Study Sees CUs On Short End of the Capital Stick

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COLLEGE PARK, Md.-An extensive new study from an unlikely source asserts that credit unions and banks aren't on a level playing field when it comes to capital requirements and Prompt Corrective Action.

The report, "Implications of Prompt Corrective Action for the Credit Union Industry," was authored by Clifford Rossi, a Tyser Teaching Fellow and Executive-in-Residence in the Center for Financial Policy at the University of Maryland's Robert H. Smith School of Business. Among Rossi's conclusions in the nearly 50-page study are that "current capital requirements stifle lending and economic growth, limiting the ability of credit unions to serve as a countercyclical source of credit."

What makes Rossi a surprising source, however, is that prior to joining the university in 2009, he spent nearly 25 years in the banking industry, working chiefly in risk management for the likes of Citigroup, Washington Mutual and Countrywide Bank.

Rossi said that despite coming from the opposite side of the financial services spectrum, "I have years of experience in financial services to weigh in with a fresh pair of eyes; I have no axe to grind one way or the other." He holds a PhD from Cornell University as a financial economist

Faulting GAO's Limited Scope

One of the main areas of focus in Rossi's study is a 2004 report from the GAO that concluded credit unions have not had sufficient problems with capital to warrant changing the regulatory capital requirements. That report examines only 2000-2003 and "I totally find fault with them for that," said Rossi, whose own study examines data from 1980-2009.

"What the GAO found was that in the one single period that they were looking at, credit union growth rates were increasing faster than those at banks," said Rossi. "And so from that point they came to the conclusion that growth rates are strong and we didn't need to worry about credit unions by changing the regulations on how capital requirements are applied."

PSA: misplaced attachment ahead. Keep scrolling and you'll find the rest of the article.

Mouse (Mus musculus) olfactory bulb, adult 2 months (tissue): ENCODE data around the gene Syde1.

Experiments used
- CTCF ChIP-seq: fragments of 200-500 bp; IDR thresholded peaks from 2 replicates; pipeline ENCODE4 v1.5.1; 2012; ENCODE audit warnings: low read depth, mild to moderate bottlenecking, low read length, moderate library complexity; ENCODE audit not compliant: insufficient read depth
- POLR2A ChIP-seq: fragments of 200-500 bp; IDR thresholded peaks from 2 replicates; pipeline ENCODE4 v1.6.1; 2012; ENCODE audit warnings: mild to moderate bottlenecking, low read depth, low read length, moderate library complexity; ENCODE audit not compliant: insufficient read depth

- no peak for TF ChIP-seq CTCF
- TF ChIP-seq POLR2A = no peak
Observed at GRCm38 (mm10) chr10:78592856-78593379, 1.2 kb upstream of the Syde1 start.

As a result of his own study's longer timeline, noted Rossi, "you see these periods where the credit union industry in aggregate has more countercyclical behavior-during a downturn they're pumping credit into the marketplace while the banks are going in the other direction," he said. "By and large, it seems to be that in recessionary periods you could make the claim that the credit union industry is more or less countercyclical to the banking industry."

One potential solution, he said, is for Congress to "give NCUA the same regulatory flexibility to define Prompt Corrective Action as their brethren" in the banking industry. He noted that NCUA Chair Debbie Matz has testified that current PCA and capitalization regulations don't make sense, but that her hands are tied. "So give her and her agency regulatory flexibility," said Rossi. "I'm all about a level playing field, and right now it looks like" there isn't one.

A Need To Revisit

Rossi said that there has been no indication that the GAO plans to revisit its 2004 study. "I'm guessing that at this point the GAO has their hands more than full with all of the various things going on within banking."

But, he added, "Good public policy has to be predicated on hard facts" and while he disagrees with the GAO's findings, he said he would be willing to support the agency's conclusions "if the facts were there…but it doesn't seem like they did their homework."

Rossi said he has no plans to delve further into the subject, but might if the GAO re-examined its 2004 findings.

"The data, in my mind, says that there's a need [for the GAO] to go back and revisit this," said Rossi. "Some could argue that based on all the various things going on in the financial services industry, this isn't the biggest issue…but at the end of the day, within this particular industry, it could be a very important issue."

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